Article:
Glasgow known for its heavy industry is the largest city of Scotland, therefore it has many interesting things to offer and it is a very popular international travel destination to this day. You can find world famous football clubs, hip galleries and museums, vibrant social life and of course rich history.
The city’s most popular attraction is the Kelvingrove Art Gallery and Museum, where you can find the most spectacular art in Scotland. The building’s Spanish Baroque style architecture is impressive alone, but it is definitely worth to take a tour inside. From local heritage to French Impressionism there is so much to see!
The most iconic landmark of the city is the Glasgow Cathedral, which is the monumental representation of Scottish Gothic architecture. Also, do not miss the spooky Necropolis cemetery nearby, the atmosphere makes you feel like you are in a movie! If you are in the mood for shopping you can hit the Glasgow vintage and flea market located near Barras Market, where you can find brilliant vinyl records, original art, retro items, fashion and many more.
If you just want to chill and have a good time, then you will find a variety of modern restaurants, pubs and legendary Scottish craft beers. You might also want to enjoy a football game at the brewery, that is a must local experience! Also, visit the Scottish Football Museum dedicated to Scotland’s fascinating football heritage, where you can see the world’s oldest football trophy.
The George Square, which is surrounded by important Victorian buildings, is the best starting point to discover Glasgow. The Town Hall stands on the north side of the square, that was built in 1890. The Merchants' House, which can be found on the other side, is the oldest Chamber of Commerce centre in Great Britain. Between the buildings the square boasts an important collection of statues and monuments, including Statue of Queen Victoria.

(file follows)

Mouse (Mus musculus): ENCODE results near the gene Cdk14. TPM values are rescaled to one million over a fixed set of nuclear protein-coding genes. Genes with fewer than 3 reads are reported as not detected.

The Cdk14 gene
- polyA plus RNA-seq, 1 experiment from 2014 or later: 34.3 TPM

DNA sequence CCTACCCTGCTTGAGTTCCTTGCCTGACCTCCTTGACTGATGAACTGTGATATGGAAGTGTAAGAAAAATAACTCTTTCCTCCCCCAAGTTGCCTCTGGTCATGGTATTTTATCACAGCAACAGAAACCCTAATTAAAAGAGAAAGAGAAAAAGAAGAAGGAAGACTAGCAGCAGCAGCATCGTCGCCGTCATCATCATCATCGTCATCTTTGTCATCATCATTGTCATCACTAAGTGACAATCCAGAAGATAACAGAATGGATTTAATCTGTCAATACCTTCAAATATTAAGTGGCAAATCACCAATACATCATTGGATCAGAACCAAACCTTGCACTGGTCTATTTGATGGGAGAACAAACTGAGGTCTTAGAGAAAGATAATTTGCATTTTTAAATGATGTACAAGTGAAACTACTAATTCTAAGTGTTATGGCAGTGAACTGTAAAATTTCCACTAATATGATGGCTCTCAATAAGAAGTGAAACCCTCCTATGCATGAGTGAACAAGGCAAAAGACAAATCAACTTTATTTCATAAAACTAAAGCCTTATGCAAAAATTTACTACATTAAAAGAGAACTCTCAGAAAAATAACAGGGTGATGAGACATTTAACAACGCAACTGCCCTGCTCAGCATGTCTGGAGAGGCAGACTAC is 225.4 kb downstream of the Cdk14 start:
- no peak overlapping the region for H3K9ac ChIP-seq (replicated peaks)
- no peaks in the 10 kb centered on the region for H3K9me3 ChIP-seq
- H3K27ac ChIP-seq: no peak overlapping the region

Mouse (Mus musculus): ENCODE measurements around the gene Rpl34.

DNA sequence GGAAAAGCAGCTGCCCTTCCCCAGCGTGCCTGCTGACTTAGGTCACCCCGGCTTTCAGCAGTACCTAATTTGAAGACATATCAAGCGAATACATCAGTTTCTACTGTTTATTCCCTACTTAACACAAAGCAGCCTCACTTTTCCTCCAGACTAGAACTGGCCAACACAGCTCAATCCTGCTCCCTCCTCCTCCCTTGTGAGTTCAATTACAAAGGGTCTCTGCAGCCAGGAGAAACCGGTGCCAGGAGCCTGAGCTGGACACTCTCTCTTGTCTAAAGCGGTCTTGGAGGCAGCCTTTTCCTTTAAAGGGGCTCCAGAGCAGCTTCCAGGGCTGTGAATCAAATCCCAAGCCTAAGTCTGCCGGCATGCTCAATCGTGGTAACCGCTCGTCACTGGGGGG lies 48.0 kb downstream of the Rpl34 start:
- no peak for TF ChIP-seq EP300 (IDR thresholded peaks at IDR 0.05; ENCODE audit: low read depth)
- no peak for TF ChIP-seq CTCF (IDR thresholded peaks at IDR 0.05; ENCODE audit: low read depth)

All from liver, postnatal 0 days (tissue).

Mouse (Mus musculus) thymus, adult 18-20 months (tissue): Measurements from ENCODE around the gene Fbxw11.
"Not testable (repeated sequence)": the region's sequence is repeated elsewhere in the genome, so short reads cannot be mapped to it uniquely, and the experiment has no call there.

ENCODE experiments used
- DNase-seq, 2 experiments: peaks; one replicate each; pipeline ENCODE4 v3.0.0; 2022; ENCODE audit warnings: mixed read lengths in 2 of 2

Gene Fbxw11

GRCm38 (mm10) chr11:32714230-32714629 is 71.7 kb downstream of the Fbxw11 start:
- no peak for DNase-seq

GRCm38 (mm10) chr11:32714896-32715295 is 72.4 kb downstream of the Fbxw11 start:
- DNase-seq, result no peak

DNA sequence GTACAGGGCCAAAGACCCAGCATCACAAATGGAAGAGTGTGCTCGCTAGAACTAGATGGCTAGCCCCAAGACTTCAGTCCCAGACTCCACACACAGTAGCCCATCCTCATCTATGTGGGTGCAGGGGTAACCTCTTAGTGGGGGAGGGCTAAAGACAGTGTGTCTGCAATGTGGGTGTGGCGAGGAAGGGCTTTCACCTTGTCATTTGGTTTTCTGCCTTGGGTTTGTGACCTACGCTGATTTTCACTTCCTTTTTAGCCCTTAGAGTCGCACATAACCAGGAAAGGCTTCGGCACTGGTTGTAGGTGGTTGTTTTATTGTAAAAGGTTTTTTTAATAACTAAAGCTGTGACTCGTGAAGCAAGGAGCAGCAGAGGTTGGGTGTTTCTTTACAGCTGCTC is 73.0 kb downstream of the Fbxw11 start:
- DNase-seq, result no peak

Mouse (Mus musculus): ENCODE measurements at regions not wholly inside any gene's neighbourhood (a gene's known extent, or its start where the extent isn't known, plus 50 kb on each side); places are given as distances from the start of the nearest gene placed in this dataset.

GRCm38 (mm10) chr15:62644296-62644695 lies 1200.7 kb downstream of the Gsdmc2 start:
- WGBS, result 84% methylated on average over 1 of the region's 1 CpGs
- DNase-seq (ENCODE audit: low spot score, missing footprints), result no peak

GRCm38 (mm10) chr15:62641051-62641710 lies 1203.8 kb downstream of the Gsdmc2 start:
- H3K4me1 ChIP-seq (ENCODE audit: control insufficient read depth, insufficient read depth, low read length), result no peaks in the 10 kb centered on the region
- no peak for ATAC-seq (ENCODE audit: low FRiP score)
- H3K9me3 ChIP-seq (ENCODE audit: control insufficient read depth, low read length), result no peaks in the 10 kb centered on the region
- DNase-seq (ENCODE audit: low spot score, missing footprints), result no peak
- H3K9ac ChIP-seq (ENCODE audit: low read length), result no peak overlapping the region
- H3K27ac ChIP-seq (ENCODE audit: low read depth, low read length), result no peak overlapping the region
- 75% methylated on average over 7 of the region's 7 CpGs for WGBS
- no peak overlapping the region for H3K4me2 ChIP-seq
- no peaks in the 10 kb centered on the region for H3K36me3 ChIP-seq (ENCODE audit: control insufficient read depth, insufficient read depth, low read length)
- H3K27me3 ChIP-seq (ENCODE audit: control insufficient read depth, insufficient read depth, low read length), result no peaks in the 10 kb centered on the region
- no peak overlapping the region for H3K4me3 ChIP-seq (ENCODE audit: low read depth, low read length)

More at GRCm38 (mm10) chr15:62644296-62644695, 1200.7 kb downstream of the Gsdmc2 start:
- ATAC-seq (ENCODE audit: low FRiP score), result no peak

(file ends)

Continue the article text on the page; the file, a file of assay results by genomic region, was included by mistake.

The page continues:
The cathedral of Glasgow was built in the 12th century, but earlier another consecrated church operated here. The unusual feature of the present building is that its largest hall is the crypt of the church. The tomb of the Saint Mungo is in the lower crypt.
The museum is a free attraction, it was opened in 1901. The collections of the museum are extensive, which include fine arts and natural science objects as well. The exhibited objects in the Life Gallery tell us what the different religions think of life and death. The back side of the museum looks onto the Kelvin Park and the river of the same name, one of Glasgow's most romantic spots.
Despite only one metro line runs under Glasgow, that one is the third oldest in Europe (after London and Budapest). The circle-shaped line consists of 15 stations.
The majority of the bus network is operated by First Glasgow. You may buy tickets onboard, as long as you have the exact amount ready. Day tickets are valid until 1 AM the next day.
Either hail a classic black cab or get a minicab (private hire) by pre-ordering it. Taxi rides at night and/or outside of the city may come with an extra charge, so make sure you clarify this with the driver before the start.
In Museum of Piping, you can get to know more about the history of Scottish bagpipes.
City Central Mural Trail is a walking route, which guides you to firewalls covered with gripping works of art.
If you dare, try haggis, a traditional dish containing sheep's pluck minced with oat and lard, stuffed into an animal's stomach.
Time ZoneGreenwich Mean Time (GMT)
Electric Current230 V
Enter an amount to get the daily exchange rate.
Your Browser is outdated
wizztours.com is not available on your browser any more.Please upgrade Your Browser